The present invention relates to a colloidal crystal sensor and a method of manufacturing the colloidal crystal sensor, which includes (1) functionalizing the colloidal particles themselves, rather than the embedding gel, and (2) using holographic optical trapping techniques to assemble one or more types of functionalized colloidal particles into precisely structured domains with specified chemical and optical properties.
In particular, the colloidal crystal sensor can be functionalized to perform chemical, biological, and physical sensing by appending functional chemical groups to the surfaces of colloidal particles, the groups which are designed to respond to a selected stimulus by modifying the local chemical environment within the gel, for example, by changing the local ionic strength, temperature, chemical composition, or changing the pH. The gel either shrinks or swells in response, thereby altering the separation between the colloidal particles or spheres in the colloidal crystal. The functionalized crystal's changing lattice constant, and thus, its diffraction characteristics, can be measured with a spectrometer so that the target stimulus+ presence can be detected. The target stimulus can be one of a nucleic acid, protein, carbohydrate, and lipid.
The ligand or chemical receptor 110 should be selected to respond specifically to a chosen stimulus, for example by chemically binding a target molecule or by catalyzing a chemical reaction when acted upon by the stimulus. This ligand 110 should be irreversibly bound to a surface of the particle or sphere 100. Different populations of particles or spheres 120 may be created by appending different ligands 110 to their surfaces. These populations also may be distinguished by the size, shape, and material composition of their particles. In the case of spherical particles, the size may be described by the diameter “a” (see
For this lattice or array 200 to function as a diffractive optical element, the particles or spheres 100 should be made of a material whose dielectric constant differs from that of the surrounding medium 150. Under these conditions, light passing through the medium 150 is scattered by the particles or spheres 100, and the coordinated scattering from the regularly positioned particles or spheres 100 results in the desired diffraction. In particular, light of wavelength λ impinging on such an arrangement of particles or spheres 100 is diffracted by lines (in two dimensions) or planes (in three) of particles or spheres 100 by an angle θ that is given by Bragg's law:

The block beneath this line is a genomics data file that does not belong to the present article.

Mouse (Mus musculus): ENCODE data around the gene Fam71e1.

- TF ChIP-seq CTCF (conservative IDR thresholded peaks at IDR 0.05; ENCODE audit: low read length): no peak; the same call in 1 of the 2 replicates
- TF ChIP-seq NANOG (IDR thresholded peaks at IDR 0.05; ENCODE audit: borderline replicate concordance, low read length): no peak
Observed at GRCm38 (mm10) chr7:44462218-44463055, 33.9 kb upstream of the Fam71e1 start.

where n is a whole number, n=0, 1, 2, . . .
Conversely, the wavelength of light scattered into a given direction θ is given by:
The size and shape of the particles or spheres 100 may influence the observed diffraction pattern, and dynamic diffraction theory generally will be required to predict the diffraction pattern for a particular wavelength of light. Even so, the wavelength scattered into a given direction will depend on the lattice constant.
The gel 210 should be formulated so that its specific volume increases or decreases (i.e., swells or shrinks) in response to changes in its local environment, thereby altering the separation D between the spheres in the colloidal crystal 250. Relevant changes may include changes in salt concentration, local ionic strength, changes in pH, or changes in concentrations of chemical species in the solution. Preferably, the gel 210 should not respond strongly by itself to any of the target stimuli for which the sensor array 200 is designed. Rather, the target stimuli should interact with the ligands 110 bound to the particles or spheres 100 to effect a chemical change to which the gel 210 will respond. The colloidal particles or spheres 100, ligands 110, gel 210, and solvent 230 should be selected accordingly. As an example, crown ethers chemically bonded to the surfaces of the particles or spheres 120 specifically bind lead ions in aqueous solutions, thereby raising the local ionic strength and shrinking the surrounding hydrogel.